Master transconductance amplifier 41 has a fixed input voltage, such as a fixed D.C. voltage supply 86, or a band-gap reference voltage 88. Comparing circuit 58 includes differential amplifier 90 for comparing the voltage on capacitor 47 to the voltage on capacitor 48. The predetermined difference, ΔX, between these two voltages is preferably zero. Feedback circuit 74, which supplies compensation signal Vcomp on line 72 to the control input 43 of the master transconductance amplifier 41, is a current mirror circuit 77 or any other equivalent circuit.

By design, current mirror 77 generates, on second transistor 90, a current which matches that which passes through its first transistor 92. Therefore, current mirror 77 “mirrors” compensation signal Vcomp on line 72, which passes through first transistor 92, and provides it to control inputs 43 and 76 of the master transconductance amplifier 41 and paired slave transconductance amplifier 78 respectively.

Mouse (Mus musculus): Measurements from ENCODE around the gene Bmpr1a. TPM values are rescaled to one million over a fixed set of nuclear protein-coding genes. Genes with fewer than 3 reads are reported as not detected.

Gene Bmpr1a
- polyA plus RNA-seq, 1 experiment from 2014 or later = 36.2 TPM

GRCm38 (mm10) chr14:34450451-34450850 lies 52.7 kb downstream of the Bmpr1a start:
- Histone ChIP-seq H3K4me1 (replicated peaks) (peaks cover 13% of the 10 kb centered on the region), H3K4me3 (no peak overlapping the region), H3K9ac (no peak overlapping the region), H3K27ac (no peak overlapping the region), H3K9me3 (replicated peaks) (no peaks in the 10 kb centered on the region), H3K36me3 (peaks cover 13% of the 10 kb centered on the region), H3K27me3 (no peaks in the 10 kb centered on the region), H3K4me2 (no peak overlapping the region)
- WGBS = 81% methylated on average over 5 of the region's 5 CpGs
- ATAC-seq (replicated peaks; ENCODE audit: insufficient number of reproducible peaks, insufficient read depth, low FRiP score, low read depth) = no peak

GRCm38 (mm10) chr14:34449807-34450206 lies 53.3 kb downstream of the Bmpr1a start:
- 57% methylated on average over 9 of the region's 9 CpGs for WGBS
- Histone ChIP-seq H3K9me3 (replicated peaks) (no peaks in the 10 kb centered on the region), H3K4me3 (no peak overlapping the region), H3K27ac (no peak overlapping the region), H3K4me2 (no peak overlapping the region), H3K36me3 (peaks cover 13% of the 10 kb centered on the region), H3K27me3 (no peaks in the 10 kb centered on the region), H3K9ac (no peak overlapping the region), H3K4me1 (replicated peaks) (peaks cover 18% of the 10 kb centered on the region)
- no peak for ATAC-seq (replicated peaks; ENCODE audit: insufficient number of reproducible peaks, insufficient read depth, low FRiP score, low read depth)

Numerous conditions can vary the predetermined difference, ΔX, between the voltages across capacitors 47 and 48, creating an instability in the control loop 94 employed in system 40. Among these conditions are any change in: 1) the single or multi-bit word provided to DAC 84; 2) the amplitude of static source 80 or the amplitude of selectively variable source 82; or 3) any change in the temperature or any other ambient condition. Compensation signal Vcomp on line 72 varies in accordance with any deviation in predetermined difference (ΔX) sensed by comparing circuit 58 to return system 40 to steady state. This compensation signal Vcomp on line 72 is provided, via feedback circuit 74, to the input terminal 43 of transconductance amplifier 41 and control input 76 of the slave transconductance amplifier 78 in transconductance filter 46.